The countries with the highest densities of .eu domains were Malta with 35.7 per thousand followed by the Netherlands with 30.2 and Luxembourg with 28.7.
The third quarter also saw EURid launch its new registration system. EURid implemented the new system to increase performance and to better meet RFC standards and so provide an improved service to the .eu registrar community and consequently to .eu domain name holders.
The full report is available for download at link.eurid.eu/reports.
The growth rate for the 248 ccTLDs around the world has been higher than that for the 21 legacy gTLDs in the three months to the end of August according to the latest CENTR DomainWire report.
The number of domains registered across all ccTLDs was 129,388,192, an increase of 1.7 percent over the three months, not including internationalised domain ccTLDs, which themselves grew by the even higher rate of 2.9 percent to 1,244,863.
Meanwhile the 21 legacy gTLDs saw growth of 0.3 percent to 148,807,739. Meanwhile, as would be expected, registrations across all the new gTLDs grew significantly across the three months â growing a total of 139.8 percent to 2,070,244.
In total, according to the ZookNIC statistics used by CENTR, there was a total of 282,526,140 domains registered across all TLDs, an increase of 1.3 percent in three months.
Among the ccTLDs, growth was highest with the largest, .tk (Tokelau) which saw registrations of its free domains grow 8.6 percent to 26.0 million. No other ccTLD saw growth of over two percent, but five saw registrations of 1.0 percent or more. They were .cn (China) with growth of 1.8 percent to 10.8 million registrations, followed by .eu (European Union â 1.5% – 3.8m), .ch (Switzerland â 1.2% – 1.9m), .br (Brazil â 1.2% – 3.5m) and .au (Australia â 1.0% – 2.9m).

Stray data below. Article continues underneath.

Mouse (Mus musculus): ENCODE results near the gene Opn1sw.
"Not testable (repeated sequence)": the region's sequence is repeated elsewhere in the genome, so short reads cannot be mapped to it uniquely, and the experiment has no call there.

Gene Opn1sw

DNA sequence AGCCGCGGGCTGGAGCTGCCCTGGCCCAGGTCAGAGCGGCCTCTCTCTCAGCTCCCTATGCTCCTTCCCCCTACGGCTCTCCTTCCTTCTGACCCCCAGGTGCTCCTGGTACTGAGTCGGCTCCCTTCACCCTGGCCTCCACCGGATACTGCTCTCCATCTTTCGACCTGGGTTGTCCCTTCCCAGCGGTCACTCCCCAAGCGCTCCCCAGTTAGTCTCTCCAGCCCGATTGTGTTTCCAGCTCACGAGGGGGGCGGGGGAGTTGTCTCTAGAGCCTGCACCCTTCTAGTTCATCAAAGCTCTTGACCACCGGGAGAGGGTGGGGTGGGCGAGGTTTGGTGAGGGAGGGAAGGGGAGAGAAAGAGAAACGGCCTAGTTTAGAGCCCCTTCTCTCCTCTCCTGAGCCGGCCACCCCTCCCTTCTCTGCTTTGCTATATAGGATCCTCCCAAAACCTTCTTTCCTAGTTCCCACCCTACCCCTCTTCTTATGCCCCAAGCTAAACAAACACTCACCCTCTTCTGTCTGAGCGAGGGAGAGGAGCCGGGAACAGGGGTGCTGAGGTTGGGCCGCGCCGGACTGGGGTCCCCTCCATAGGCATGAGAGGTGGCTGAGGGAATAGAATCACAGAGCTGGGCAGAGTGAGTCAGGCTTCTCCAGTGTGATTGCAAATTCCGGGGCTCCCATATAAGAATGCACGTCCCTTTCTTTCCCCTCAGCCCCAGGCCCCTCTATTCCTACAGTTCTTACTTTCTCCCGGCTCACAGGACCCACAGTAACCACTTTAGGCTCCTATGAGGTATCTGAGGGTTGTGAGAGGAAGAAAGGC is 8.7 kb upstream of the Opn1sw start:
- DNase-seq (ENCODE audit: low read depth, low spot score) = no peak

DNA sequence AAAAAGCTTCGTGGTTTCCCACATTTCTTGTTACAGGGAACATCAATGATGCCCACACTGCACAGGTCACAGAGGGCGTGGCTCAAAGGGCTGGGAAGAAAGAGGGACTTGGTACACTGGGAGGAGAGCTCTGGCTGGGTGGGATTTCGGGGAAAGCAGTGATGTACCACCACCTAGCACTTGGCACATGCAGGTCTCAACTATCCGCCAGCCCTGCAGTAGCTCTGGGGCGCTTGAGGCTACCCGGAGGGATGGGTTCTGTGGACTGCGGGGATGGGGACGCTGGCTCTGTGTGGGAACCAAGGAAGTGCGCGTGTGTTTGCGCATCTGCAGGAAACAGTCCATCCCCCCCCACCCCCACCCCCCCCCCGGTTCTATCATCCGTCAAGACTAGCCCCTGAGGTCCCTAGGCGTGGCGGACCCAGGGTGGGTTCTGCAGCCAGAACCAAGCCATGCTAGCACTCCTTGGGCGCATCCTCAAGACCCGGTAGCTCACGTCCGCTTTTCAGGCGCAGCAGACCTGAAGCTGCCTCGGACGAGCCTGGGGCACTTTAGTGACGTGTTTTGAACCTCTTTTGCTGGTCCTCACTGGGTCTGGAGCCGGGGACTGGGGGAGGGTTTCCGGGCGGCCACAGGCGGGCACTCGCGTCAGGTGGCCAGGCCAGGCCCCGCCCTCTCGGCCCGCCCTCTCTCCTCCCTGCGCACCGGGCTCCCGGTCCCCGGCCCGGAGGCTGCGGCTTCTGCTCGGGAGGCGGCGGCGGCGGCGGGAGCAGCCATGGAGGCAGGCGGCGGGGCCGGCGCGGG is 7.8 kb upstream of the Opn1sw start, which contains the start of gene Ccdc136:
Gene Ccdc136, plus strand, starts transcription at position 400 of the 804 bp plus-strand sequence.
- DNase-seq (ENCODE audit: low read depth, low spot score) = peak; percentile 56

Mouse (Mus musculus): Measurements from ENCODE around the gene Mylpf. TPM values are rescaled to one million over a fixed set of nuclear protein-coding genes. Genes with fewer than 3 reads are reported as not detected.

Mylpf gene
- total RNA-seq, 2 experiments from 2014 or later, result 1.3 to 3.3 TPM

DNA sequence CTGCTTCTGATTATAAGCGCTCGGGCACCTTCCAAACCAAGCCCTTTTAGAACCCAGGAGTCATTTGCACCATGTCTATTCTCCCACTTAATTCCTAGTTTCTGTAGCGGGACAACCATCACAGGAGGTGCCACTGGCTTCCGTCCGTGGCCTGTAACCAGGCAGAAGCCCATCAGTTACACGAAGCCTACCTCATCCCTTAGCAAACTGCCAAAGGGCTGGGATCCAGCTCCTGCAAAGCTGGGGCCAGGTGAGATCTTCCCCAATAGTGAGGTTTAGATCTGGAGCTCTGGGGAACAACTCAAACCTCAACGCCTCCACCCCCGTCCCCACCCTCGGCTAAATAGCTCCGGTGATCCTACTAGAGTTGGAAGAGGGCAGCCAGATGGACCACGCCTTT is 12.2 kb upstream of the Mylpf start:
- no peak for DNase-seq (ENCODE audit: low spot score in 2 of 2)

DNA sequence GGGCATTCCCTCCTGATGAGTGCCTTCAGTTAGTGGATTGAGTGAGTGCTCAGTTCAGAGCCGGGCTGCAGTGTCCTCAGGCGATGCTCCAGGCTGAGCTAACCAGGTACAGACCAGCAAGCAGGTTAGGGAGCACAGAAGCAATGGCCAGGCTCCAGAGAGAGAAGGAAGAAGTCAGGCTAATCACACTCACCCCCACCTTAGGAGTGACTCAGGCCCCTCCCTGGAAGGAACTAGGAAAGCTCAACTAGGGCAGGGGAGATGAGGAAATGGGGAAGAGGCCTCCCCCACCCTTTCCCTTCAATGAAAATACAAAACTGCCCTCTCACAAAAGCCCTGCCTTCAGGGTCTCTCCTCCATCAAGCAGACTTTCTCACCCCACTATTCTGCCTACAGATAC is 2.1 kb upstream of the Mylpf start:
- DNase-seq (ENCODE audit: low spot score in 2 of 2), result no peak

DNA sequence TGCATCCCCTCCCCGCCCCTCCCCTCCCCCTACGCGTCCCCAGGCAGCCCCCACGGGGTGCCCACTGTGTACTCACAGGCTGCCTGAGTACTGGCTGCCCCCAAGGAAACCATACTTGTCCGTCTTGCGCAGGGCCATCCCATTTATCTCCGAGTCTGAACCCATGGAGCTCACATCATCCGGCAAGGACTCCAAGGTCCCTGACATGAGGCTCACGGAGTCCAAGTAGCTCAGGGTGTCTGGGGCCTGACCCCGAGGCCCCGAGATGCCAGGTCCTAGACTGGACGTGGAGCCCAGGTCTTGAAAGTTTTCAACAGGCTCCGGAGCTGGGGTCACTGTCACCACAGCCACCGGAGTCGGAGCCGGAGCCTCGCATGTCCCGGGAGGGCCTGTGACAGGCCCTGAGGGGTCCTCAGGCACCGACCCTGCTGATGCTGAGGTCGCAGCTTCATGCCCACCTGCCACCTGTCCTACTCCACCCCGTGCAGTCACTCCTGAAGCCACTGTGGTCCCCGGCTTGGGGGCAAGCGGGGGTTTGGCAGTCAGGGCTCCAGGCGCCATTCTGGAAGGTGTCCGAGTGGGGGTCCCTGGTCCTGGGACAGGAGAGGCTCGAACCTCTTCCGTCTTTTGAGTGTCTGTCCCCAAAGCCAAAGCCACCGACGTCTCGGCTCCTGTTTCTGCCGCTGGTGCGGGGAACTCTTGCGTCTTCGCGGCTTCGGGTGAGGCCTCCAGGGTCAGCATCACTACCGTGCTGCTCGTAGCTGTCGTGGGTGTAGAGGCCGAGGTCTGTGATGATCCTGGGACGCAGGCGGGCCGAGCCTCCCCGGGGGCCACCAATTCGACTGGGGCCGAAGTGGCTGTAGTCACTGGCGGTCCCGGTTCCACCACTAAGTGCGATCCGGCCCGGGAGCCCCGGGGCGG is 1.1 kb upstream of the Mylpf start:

The 20 largest ccTLDs accounted for around 82 percent of all ccTLD domains registered globally and 38 percent of all domains.
Within Europe there were almost 66.5 million ccTLD domains registered at the end of August, a growth rate of 0.3 percent for the quarter and 2.8 percent for the year.
The report also notes the countries with the highest domain name penetration. Liechtenstein tops this list with 176 ccTLD domains registered per 100 people, followed by Montenegro with 117, boosted by their .me ccTLD being promoted as a gTLD. The Netherlands and Switzerland followed with 33 and 24 respectively, then Denmark (23), Germany (19) and the United Kingdom (17).
The report also looked at registrar security and authentication. CENTR asked over 100 registrars, web hosting companies, ISPs and other IT related organisations for their thoughts on some specific areas of security management. The aim of the survey was to gather views on how to increase the security level access to their web portals as well as to evaluate the need for a greater emphasis on two-factor authentication and other security features.
The survey found that 90 percent of respondents are not aware of any situation where leaked credentials have led to an attacker modifying DNS or related data. This left 10% who have experienced this type of incident. Almost 70 percent of all respondents stated an attack of this kind would be a major impact on either the entire or part of the organisation.
To download the CENTR report in full, go to:
Residents, companies and organisations based in Iceland, Liechtenstein and Norway will be eligible to register .eu domain names from 8 January 2014 at 10:00 CET.
âWe welcome this positive development which has been in the air for some time,â commented the .eu registryâs General Manager Marc Van Wesemael. âThe more countries and businesses that benefit from .euâs unique identity, the stronger its brand becomes.â